- Monitoring the blood supply is a very positive step in
the battle against West Nilelike Virus. Jeff, you and I both advocated
doing so as far back as Spring 2000. As the virus becomes more ingrained
in the population we will probably see a substantial number of cases found
via this method. It is also necessary to protect the fragile folks who
will receive the blood. Anything we can do to make the blood supply safer
is a positive step.
- From ProMED-mail
- Saskatchewan: West Nile Virus-Positive Blood Donor Is
First Human Case
- Saskatchewan has confirmed Canada's first domestic case
of West Nile virus in a human this year. It is also the first time a person
has contracted the virus in Saskatchewan. Provincial health officials announced
the case on Fri 25 Jul 2003, saying only that the person was from Assiniboia,
130 kilometres southwest of Regina. They did not give the person's age
or say whether the person was male or female. However, sources say the
person is a man.
- "Fortunately this person is one of the majority
who didn't get ill," said Eric Young, Saskatchewan's deputy chief
medical officer. "However, I think it just brings home the fact that
people have to take precautions, they have to take the potential for West
Nile seriously and they have to do the things they can to reduce that risk."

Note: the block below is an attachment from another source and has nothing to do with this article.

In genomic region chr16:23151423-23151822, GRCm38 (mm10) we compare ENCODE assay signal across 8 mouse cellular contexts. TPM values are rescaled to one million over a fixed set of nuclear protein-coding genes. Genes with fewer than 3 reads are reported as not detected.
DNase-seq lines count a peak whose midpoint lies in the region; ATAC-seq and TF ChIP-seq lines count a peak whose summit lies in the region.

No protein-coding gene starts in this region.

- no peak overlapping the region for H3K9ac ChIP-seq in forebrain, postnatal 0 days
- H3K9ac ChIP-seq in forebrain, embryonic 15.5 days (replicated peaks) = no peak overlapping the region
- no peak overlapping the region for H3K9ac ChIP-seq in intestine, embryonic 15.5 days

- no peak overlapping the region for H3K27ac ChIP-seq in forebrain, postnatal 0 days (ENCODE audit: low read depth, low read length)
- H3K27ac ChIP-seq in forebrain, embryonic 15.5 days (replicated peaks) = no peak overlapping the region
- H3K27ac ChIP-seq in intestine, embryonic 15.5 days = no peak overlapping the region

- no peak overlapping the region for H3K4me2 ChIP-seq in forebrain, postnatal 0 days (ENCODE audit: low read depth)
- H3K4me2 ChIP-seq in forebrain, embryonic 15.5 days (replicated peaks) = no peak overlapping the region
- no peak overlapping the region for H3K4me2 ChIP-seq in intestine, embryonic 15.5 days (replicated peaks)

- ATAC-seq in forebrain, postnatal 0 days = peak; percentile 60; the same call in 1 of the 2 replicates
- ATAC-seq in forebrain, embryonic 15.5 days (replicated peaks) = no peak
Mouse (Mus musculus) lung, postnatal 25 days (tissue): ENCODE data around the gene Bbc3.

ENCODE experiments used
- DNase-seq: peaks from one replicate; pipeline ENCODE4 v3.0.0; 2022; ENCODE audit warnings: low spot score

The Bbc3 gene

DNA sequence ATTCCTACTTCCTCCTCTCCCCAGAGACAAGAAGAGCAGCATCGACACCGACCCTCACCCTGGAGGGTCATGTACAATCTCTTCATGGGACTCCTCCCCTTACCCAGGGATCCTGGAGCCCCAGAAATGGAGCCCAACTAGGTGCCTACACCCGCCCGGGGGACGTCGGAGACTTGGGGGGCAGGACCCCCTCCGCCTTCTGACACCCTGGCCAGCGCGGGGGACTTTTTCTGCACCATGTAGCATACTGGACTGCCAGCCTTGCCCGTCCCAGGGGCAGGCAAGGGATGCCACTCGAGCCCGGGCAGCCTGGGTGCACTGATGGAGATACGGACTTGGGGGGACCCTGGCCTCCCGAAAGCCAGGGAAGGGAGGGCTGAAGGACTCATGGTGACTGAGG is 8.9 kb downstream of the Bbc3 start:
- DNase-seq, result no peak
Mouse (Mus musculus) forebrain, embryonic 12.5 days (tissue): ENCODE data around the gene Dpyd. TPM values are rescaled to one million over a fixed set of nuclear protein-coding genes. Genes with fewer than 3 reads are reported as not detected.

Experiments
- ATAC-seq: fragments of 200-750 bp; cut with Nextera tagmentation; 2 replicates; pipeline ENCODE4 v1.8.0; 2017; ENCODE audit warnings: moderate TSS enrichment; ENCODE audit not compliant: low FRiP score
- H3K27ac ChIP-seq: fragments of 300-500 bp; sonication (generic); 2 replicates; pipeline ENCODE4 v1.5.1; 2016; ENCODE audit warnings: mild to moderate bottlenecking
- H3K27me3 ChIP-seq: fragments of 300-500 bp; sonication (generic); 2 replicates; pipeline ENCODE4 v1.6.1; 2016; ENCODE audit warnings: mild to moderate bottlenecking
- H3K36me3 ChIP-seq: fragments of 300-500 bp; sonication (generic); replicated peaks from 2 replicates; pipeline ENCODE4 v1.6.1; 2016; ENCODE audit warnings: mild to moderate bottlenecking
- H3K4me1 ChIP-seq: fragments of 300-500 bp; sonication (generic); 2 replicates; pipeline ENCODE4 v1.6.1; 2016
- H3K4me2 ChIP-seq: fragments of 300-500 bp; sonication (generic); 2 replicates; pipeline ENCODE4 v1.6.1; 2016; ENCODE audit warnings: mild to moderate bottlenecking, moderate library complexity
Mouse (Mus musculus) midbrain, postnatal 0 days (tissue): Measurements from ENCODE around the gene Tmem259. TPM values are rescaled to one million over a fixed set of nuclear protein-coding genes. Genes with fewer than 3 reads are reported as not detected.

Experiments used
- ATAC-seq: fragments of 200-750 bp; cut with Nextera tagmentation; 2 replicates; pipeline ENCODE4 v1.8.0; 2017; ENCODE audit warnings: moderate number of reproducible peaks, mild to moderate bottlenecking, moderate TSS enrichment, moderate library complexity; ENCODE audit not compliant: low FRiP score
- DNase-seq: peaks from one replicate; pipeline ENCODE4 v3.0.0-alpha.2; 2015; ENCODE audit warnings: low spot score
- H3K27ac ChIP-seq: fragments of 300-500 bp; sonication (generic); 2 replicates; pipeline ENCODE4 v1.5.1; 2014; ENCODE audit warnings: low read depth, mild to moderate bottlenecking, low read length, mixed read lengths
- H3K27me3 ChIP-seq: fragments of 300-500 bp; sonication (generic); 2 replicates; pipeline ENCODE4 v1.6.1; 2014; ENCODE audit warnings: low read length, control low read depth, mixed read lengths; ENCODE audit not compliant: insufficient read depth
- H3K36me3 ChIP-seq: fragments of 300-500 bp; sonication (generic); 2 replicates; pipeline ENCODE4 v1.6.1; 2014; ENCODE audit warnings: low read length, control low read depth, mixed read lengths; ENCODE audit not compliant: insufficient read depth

- On Thursday, Ontario officials announced that province's
first probable case of the 2003 season but said the person likely contracted
the disease while on a trip to the United States. "We knew it was
only a matter of time before someone in Saskatchewan became infected,"
said Dr. Ross Findlater, the province's chief medical health officer. "We
are entering a period where there are more of the mosquitoes that carry
West Nile virus."
- The virus was found in a unit of blood donated in the
province on Tuesday, the Canadian Blood Services reported in a news release.
"He was well when he donated and remains well," said Ted Alport,
medical director of Canadian Blood Services Saskatchewan. Once the blood
tested positive for the virus, it was withdrawn from inventory and the
donor, who has been notified, will not be eligible to donate blood again
for 56 days, at which time the virus will no longer be present.
- "This result shows that our West Nile virus test
is doing exactly what it was designed to do -- helping reduce the risk
that the virus will enter the blood supply," Dr. Graham Sher, chief
executive officer of Canadian Blood Services, said in the release. But
since this person had no symptoms, Dr. Donald Low, a leading expert in
infectious diseases, said he expects this is simply the first detected
case of a person contracting West Nile virus infection, not the only person
to have the disease. "If we've detected one case in a blood donor,
then we're sure that there are more cases out there that have gone unrecognized,"
said Low, a microbiologist at Mount Sinai Hospital in Toronto.
- There were 416 probable or confirmed cases of West Nile
virus in Canada in 2002, although officials acknowledge that was probably